L.A.'s Public Park System Now Ranks 74th In The Nation
Well, this isn't great. On Wednesday, The Trust for Public Land released their annual ParkScore index, which ranks local park systems in the 100 largest U.S. cities, and the great city of Los Angeles has fallen to 74th place. This is a drop from last year, when L.A. scored 65th in the nation.
The rankings are drawn from three factors: access to parks, park size (based on a city’s median park size and the percentage of total city area dedicated to parks), and facilities and investment. Minneapolis narrowly edged out cross-town rival Saint Paul to score first in the nation for the second consecutive year. San Francisco came in third, New York came in seventh, and even Las Vegas made it into the top 25.
Here's how that L.A. score breaks down (don't worry, it's not all bad). On the bright side, 13% of L.A.'s total city area is reserved for parks, which puts us above the the ParkScore average of 9%, and we also received above average marks for our number of recreation and senior centers. However, only 54% of city residents live within a 10-minute walk of a park (compare that to San Francisco, which might be a tech-bus dystopia, but is still a tech-bus dystopia where a 100% of city residents live within a 10-minute walk of a park).
Why, you might wonder, does having a park within a 10-minute walk matter for access? Well, the average person can walk about a half-mile in 10 minutes, which is why that half-mile radius (or ten-minute walk) has become the national standard for measuring not just access to parks, but also transit. And most city residents won’t walk for more than 10 minutes to get to a park (or to shopping or a rail line), so close-to-home access to parks is "vital for public health, clean environments, and thriving, equitable communities,” as Trust for Public Land SVP Adrian Benepe explained in a release.
The very nature of our sprawling city also comes to bear on our ailing ParkScore. According to Alexandra Hiple, a research associate for the Center for City Park Excellence at the Trust for Public Land, sprawling cities "are generally lower ranking in ParkScores."
L.A.'s car-oriented culture also "really impacts how parks are planned and where they are put. Probably in this case meaning that they are farther away from most people," Hiple explained, noting that our 54% access rating was below ParkScore's national average of 66% of the population being within a 10-minute walk of a park.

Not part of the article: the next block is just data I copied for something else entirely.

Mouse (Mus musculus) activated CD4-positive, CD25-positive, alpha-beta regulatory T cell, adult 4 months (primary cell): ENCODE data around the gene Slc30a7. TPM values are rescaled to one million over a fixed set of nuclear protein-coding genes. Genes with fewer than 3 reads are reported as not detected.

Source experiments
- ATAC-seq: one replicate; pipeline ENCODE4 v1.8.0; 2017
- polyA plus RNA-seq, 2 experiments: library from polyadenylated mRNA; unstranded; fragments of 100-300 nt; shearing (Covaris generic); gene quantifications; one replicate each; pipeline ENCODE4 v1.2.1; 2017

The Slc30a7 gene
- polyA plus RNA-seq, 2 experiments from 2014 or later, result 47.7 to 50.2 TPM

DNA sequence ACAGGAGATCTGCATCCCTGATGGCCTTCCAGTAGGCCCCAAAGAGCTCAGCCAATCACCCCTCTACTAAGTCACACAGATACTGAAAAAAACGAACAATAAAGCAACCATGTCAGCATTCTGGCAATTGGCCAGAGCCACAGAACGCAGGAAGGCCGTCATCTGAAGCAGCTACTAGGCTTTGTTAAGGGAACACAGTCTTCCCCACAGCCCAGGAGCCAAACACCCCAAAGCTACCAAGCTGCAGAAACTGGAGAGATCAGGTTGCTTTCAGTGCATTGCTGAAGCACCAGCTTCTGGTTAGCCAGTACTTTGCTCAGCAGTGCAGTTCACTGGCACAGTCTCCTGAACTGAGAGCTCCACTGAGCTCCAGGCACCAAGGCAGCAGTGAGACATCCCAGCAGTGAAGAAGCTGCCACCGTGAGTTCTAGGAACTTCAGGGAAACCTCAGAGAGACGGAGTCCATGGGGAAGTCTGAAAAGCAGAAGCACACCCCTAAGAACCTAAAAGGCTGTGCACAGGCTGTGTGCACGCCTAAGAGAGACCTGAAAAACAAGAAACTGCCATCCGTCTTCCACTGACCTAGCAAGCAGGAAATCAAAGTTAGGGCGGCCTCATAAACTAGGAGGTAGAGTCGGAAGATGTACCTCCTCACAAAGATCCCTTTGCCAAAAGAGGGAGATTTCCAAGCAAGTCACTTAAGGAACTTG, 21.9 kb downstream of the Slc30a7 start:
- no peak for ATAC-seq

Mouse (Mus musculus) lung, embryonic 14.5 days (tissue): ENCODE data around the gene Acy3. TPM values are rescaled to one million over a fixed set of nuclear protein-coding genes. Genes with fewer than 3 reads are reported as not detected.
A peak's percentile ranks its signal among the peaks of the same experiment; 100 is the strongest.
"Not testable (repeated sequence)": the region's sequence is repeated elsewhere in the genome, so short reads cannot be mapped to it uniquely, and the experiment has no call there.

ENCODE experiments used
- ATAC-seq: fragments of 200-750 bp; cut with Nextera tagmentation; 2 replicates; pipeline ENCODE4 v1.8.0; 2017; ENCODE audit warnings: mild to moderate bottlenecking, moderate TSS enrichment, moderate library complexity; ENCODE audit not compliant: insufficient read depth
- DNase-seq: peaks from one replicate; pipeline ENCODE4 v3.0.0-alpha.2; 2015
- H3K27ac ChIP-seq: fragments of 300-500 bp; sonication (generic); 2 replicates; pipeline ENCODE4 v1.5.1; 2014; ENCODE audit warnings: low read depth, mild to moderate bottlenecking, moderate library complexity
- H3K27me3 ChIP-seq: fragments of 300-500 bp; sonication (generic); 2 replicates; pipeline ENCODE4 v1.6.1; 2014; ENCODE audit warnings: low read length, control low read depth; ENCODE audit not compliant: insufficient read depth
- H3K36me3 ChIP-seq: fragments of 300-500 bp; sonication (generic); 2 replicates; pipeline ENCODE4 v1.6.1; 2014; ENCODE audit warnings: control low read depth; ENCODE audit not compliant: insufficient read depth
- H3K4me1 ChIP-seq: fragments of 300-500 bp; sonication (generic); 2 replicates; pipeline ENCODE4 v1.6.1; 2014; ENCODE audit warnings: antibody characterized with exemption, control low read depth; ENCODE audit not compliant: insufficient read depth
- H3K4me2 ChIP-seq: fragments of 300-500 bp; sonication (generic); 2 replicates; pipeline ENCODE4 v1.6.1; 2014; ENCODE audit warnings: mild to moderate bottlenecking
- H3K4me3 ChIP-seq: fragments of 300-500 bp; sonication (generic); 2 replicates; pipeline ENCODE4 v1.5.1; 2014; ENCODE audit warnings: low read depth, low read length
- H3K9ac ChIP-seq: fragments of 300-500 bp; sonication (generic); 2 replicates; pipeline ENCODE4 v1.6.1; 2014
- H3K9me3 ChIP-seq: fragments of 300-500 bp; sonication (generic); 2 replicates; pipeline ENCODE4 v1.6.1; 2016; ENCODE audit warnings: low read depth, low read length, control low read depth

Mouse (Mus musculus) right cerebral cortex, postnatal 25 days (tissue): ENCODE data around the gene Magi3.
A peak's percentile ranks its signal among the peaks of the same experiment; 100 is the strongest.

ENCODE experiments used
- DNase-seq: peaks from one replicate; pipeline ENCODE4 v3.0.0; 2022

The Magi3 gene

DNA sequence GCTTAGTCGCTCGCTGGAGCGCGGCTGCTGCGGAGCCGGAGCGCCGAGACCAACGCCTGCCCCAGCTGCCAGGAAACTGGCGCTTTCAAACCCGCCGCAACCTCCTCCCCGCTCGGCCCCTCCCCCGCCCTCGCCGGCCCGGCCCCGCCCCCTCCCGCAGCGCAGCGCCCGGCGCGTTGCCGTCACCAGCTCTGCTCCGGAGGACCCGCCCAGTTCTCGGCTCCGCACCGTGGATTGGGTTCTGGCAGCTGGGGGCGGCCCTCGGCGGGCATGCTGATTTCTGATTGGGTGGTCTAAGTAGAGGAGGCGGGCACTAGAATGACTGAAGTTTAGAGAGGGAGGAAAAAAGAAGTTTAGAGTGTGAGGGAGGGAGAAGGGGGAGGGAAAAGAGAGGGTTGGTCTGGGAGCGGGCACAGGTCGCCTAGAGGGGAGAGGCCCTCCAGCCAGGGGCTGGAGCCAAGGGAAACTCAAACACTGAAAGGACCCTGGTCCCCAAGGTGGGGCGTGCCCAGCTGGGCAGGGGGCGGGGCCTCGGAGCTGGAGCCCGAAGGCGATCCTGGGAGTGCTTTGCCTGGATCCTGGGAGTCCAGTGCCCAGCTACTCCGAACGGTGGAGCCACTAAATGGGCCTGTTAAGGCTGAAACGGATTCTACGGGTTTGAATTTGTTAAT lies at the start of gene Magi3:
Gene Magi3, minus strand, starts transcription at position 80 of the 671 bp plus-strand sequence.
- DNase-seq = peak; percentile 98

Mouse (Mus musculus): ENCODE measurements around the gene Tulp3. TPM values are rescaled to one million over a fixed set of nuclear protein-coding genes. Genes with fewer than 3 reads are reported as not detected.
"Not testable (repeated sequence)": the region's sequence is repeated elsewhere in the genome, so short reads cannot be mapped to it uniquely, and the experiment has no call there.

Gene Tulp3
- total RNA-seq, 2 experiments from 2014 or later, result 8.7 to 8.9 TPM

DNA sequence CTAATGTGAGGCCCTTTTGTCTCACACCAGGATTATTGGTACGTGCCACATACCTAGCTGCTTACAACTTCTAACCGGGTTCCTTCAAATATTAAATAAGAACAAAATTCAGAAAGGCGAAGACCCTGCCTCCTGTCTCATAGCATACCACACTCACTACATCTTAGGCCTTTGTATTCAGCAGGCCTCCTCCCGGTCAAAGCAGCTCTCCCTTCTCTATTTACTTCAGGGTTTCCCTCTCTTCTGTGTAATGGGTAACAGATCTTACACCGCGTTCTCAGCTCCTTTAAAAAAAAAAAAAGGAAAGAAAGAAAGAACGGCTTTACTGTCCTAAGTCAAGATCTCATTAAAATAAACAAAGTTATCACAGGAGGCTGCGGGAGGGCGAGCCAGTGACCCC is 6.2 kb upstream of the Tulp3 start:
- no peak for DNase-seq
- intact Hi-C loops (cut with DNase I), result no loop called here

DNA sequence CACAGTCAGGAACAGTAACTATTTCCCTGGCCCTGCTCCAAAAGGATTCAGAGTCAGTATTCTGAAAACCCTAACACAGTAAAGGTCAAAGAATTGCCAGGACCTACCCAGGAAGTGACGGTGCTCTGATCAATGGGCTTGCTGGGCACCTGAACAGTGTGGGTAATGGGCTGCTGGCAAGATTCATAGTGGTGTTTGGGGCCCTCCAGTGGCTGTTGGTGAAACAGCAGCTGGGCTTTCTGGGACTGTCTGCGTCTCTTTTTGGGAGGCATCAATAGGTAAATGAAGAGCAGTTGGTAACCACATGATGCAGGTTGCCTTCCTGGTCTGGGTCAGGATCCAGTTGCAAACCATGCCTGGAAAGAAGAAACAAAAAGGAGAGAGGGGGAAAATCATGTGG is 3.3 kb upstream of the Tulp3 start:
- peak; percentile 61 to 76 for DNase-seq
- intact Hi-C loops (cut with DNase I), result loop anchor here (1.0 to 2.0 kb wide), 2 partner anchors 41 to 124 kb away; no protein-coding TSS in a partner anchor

"That's not to say that sprawling cities can't improve that score. They just have to be really strategic and thoughtful about where new parks are getting put, where the most people live, and where the densest areas are that are lacking in parks," Hiple continued.
That access is particularly important in lower-income neighborhoods, where housing tends to be more concentrated and residents are less likely to have a car or have access to private green space. The Trust for Public Land determines park need based on density of youth, density of individuals in households with income less than 75% of city median income, and population density (people per acre). Here's a look at how L.A. measures up, neighborhood-by-neighborhood, in terms of park need. Areas in dark red show a very high need for parks.
(Click the above image to enlarge)
Park spending is also crucial to improving our score. At our current rate of spending $84.81 per resident on parks, L.A. falls right above the national average of $80, "but that's still pretty low," according to Hiple. "That's definitely an area that can have benefits across the whole spectrum of the ParkScore," she explained.
An effort led last year by Councilman Jose Huizar to increase park spending should help improve our ParkScore in future years. In September 2016, City Council voted unanimously to increase the park fees paid by developers for the first time in three decades. These increased Quimby fees, as they are called, could add as much as $30 million annually to the City’s new parks and park improvement program, as well as dramatically increase available park funding currently generated through the old program, according to a statement from Huizar.